Opinions & Features Workshop (Oct 26th)

Illustration by Tricia Lim

Dealing with a horrible boss

By Shefali Rai, October 25 2019—

According to CBC, a new survey suggested that two out of five Canadians quit their job recently because of a bad manager. Let’s dig a little deeper, shall we? Out of the 400 people surveyed, roughly 156 of these individuals said they resigned due to bad management. That’s 39 per cent of the sample, and that’s only looking at people who were practically able to or financially stable enough to quit. This statistic, however, doesn’t consider the countless individuals who debated quitting their jobs due to a bad boss. And if numbers and stats aren’t enough to convince you, let’s remember all the movies or TV shows based on the fact that a nightmare boss can make anyone quit their job. Remember Miranda Priestly from The Devil Wears Prada? Or how about all the awful managers in Horrible Bosses?

What if you could land your dream job today? And what if this amazing opportunity came with not only a phenomenal salary, but also unbelievable perks such as pre-paid travel opportunities, a prestigious ‘Black Card’ credit card, limitless paid sick days or a pension plan worth retiring for? I don’t know about you, but I would be over the moon if a job would simply offer me free lunches every day. But how long would you be able to survive if your direct boss or supervisor was verbally abusive, sent you off to do impossible tasks with an unrealistic time frame, forced you to work every single weekend — yes, both Saturdays and Sundays — took credit for all your hard work and you would probably have to sell your soul at some point by violating your morals? Your dream job might just turn into a frightening nightmare. And considering all the Halloween festivities coming up soon, a ghoulish boss is the last thing you want on your plate.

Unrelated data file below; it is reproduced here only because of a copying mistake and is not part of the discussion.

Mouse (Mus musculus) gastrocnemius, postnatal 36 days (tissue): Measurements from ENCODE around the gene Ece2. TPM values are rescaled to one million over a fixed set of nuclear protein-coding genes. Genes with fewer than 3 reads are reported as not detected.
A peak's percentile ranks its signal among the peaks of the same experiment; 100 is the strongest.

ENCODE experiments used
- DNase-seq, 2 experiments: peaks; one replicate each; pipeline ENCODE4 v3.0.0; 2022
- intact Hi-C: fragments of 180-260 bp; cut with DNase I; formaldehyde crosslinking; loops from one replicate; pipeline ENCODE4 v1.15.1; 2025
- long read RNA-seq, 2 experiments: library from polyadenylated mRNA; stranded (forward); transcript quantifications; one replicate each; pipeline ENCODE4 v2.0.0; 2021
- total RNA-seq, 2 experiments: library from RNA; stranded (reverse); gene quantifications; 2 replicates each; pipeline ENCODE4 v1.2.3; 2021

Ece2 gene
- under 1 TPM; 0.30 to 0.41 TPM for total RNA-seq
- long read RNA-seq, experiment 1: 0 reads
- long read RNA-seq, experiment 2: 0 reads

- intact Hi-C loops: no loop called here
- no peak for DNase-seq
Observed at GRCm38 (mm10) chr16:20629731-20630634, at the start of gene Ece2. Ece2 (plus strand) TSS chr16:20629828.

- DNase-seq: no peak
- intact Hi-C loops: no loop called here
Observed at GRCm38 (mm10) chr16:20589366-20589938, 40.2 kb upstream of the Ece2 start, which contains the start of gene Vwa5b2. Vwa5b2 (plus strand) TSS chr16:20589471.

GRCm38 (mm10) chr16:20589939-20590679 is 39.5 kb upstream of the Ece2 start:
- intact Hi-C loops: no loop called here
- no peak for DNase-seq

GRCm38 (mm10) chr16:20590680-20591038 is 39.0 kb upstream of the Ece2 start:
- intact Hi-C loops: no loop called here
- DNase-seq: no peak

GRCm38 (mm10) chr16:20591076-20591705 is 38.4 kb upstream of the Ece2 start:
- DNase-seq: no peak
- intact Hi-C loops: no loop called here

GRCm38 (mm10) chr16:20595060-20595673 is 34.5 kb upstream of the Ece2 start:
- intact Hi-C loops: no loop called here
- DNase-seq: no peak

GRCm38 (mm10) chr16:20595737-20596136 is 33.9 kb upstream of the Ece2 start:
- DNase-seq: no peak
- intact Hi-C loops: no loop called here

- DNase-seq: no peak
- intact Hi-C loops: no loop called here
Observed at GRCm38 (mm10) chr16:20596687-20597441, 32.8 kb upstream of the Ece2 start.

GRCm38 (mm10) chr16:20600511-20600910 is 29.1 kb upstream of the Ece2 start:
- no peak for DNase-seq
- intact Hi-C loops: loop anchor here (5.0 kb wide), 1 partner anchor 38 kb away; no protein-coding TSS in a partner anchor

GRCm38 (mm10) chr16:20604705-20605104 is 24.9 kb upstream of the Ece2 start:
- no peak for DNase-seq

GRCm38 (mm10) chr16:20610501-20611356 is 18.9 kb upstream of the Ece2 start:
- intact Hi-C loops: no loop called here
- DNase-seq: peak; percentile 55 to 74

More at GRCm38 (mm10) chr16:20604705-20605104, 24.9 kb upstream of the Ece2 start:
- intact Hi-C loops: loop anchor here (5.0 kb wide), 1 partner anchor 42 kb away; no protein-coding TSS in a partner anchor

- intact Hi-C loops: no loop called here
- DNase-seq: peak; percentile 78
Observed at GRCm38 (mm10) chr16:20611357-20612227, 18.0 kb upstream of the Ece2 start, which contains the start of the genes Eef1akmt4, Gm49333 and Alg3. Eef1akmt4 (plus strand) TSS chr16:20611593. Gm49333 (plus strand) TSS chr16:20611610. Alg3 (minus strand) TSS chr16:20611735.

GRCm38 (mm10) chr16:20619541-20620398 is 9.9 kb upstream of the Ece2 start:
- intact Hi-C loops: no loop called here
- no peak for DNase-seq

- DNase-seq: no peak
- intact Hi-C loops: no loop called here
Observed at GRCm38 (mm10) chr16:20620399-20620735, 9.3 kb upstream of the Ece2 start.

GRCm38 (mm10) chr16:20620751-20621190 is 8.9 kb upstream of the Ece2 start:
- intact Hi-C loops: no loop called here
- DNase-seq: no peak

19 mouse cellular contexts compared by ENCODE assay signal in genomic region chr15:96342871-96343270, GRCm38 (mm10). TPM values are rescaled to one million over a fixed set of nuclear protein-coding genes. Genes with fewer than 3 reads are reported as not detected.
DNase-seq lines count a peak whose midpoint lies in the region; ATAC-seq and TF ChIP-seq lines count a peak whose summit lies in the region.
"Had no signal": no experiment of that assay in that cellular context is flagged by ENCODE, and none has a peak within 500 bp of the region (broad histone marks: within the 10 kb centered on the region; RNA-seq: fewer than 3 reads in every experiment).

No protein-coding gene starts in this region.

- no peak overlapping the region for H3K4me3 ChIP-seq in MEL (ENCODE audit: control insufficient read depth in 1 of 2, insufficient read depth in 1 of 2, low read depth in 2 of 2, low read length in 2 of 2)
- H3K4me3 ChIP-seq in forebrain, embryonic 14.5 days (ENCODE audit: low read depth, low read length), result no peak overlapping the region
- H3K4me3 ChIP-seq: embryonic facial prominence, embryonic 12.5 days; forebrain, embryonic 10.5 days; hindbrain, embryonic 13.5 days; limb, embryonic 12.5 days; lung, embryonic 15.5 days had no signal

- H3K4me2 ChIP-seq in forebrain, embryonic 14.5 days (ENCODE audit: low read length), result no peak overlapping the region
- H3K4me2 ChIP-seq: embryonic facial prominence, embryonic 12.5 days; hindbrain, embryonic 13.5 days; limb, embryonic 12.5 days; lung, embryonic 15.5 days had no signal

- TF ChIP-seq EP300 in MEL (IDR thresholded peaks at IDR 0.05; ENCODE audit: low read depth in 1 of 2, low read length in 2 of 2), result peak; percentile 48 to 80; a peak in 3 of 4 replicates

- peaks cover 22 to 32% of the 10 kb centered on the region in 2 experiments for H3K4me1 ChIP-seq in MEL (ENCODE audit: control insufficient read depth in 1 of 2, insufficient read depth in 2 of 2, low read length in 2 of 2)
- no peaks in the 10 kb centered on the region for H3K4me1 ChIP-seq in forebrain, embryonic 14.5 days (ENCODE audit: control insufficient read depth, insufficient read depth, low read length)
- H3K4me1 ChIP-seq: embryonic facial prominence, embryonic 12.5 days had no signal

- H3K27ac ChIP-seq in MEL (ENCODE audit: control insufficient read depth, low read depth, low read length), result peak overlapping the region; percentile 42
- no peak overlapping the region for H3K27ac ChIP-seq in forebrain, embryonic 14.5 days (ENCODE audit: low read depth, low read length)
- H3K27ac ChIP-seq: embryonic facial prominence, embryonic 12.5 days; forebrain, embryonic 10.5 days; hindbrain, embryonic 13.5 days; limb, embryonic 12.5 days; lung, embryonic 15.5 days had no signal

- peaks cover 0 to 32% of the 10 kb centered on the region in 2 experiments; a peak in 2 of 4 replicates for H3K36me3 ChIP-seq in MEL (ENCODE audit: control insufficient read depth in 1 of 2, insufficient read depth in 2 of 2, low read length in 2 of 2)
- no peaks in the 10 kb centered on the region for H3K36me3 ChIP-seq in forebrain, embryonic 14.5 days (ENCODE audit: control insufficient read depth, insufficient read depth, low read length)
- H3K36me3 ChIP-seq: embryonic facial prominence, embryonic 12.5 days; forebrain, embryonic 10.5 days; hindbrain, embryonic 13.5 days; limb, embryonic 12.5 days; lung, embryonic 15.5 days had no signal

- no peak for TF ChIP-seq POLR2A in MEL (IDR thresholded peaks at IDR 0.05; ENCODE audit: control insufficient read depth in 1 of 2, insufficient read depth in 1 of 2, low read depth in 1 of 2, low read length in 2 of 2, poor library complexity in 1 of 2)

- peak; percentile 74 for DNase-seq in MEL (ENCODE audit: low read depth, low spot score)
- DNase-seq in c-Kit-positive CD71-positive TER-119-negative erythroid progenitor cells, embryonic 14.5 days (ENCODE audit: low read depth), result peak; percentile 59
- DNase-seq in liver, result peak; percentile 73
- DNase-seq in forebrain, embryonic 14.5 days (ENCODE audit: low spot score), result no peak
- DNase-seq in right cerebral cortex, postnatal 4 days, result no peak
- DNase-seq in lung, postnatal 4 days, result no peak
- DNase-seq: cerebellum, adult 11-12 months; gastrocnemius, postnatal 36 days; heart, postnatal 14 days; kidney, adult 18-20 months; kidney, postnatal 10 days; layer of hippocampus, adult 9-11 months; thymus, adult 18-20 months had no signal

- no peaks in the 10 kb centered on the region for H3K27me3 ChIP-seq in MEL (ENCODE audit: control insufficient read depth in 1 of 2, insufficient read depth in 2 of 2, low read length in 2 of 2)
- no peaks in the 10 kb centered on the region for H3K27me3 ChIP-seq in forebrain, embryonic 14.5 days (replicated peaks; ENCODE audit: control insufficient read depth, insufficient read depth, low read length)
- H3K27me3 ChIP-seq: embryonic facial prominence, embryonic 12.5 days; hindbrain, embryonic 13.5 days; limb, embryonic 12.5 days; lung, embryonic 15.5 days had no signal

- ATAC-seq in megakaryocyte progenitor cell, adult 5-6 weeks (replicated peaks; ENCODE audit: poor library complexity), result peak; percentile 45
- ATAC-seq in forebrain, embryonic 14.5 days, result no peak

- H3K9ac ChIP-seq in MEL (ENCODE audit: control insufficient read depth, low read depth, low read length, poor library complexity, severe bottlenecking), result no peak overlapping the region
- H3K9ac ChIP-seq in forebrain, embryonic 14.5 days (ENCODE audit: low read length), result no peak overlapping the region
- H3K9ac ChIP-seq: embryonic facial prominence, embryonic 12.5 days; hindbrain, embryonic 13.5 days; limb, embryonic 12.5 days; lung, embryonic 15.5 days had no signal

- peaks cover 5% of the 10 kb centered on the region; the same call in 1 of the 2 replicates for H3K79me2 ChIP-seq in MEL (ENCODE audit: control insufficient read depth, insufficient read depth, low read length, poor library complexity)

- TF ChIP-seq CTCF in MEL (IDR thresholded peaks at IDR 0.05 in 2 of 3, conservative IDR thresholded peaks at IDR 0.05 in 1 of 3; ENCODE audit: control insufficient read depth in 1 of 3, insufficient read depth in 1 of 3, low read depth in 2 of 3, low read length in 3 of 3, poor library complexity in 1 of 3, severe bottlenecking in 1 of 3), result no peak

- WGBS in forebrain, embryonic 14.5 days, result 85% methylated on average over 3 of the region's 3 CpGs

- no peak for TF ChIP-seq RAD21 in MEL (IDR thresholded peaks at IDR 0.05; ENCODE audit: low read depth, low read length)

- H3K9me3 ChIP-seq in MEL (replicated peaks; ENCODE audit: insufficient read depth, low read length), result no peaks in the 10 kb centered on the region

There are many reasons someone would resign from their current job — a better opportunity with another company, a career change, going back to school, moving to a different city or finally winning Lotto 6/49. However, quitting because of your boss is pretty high up on the list of reasons to leave your job. A horrible boss affects your mental health and well-being and can create a toxic work environment. Ideally, a manager should be your mentor, your team cheerleader and your source of inspiration. And this isn’t specific to all the hard-working employees out there. A terrible supervisor or professor falls under this category, too. Sadly, for many people, their managers remind them more of Cruella de Vil than of Martin Luther King Jr.

Unfortunately, I can say I have been previously plagued by a terrible manager. Needless to say, my daily stress levels were off the charts. I gained 20 pounds, irritability towards my family members was at an all-time high and insomnia had set in every night. I would get late-night phone calls from my manager confirming I had completed remedial tasks. I was never recognized for my achievements at work and the credit for new initiatives I had implemented was taken from me. I was blamed for other people’s errors and even accused for starting a rumour about a colleague, who happens to be a close friend of mine. I was micromanaged to the point where my manager would call me just to double check I was sitting at my desk. My boss would refuse to leave voicemails when it was something truly urgent and later call me out in front of team meetings for being unresponsive and unreliable. I could go on and on, but is there a remedy for bad bosses that seem to be infecting people everywhere?

Yes and no. Most of these bad bosses don’t realize they’re “bad,” and until someone speaks up or a high employee turnover rate peaks the interest of HR, I doubt a cure is in sight. However, there are several strategies — many of which I have used — that could ease this nightmare. For one, try speaking with current employees or students on the team and get a sense of their feelings for the work environment. For those of you already stuck being managed by a bad boss, try setting boundaries with your boss and letting them know you don’t particularly like answering their calls at 10 p.m. or working on a Sunday. And last but not least, try talking to a career counsellor or reach out to the various mental health support services around Calgary and the University of Calgary. And until we can eradicate bad bosses all over the globe, you might just have to say “Hasta la vista baby.”


Hiring | Staff | Advertising | Contact | PDF version | Archive | Volunteer | SU

The Gauntlet